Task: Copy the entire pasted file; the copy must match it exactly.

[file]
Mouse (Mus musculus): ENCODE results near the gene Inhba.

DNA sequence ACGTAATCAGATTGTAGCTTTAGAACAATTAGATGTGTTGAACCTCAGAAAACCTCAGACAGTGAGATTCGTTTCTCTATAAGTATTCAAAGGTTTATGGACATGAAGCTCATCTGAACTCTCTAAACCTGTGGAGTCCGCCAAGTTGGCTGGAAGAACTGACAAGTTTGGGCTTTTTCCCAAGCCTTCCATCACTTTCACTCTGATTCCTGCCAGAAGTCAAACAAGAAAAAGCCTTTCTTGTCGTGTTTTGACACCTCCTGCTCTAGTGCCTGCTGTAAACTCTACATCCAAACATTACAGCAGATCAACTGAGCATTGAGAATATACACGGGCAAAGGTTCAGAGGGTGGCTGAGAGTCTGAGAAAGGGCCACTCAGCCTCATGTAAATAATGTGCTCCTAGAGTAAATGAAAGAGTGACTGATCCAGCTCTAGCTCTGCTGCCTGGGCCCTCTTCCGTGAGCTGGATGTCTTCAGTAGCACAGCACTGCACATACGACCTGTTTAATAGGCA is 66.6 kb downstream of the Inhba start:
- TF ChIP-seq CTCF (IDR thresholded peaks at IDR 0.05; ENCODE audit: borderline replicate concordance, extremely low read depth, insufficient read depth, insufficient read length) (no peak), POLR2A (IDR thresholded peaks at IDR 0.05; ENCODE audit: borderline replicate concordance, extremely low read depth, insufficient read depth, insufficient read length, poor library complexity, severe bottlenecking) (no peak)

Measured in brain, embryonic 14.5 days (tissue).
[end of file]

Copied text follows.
Mouse (Mus musculus): ENCODE results near the gene Inhba.

DNA sequence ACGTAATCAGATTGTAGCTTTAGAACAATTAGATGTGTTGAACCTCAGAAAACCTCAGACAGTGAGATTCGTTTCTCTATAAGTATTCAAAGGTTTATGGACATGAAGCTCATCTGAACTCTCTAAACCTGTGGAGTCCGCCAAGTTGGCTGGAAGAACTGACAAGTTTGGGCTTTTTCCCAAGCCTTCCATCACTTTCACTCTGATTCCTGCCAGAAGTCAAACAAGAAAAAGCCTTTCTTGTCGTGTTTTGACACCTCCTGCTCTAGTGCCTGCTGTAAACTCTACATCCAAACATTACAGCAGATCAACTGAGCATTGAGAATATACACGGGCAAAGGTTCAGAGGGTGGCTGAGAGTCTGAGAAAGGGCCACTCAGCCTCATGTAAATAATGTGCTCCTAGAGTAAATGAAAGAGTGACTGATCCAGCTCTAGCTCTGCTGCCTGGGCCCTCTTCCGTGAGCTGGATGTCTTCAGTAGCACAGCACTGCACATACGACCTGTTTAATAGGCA is 66.6 kb downstream of the Inhba start:
- TF ChIP-seq CTCF (IDR thresholded peaks at IDR 0.05; ENCODE audit: borderline replicate concordance, extremely low read depth, insufficient read depth, insufficient read length) (no peak), POLR2A (IDR thresholded peaks at IDR 0.05; ENCODE audit: borderline replicate concordance, extremely low read depth, insufficient read depth, insufficient read length, poor library complexity, severe bottlenecking) (no peak)

Measured in brain, embryonic 14.5 days (tissue).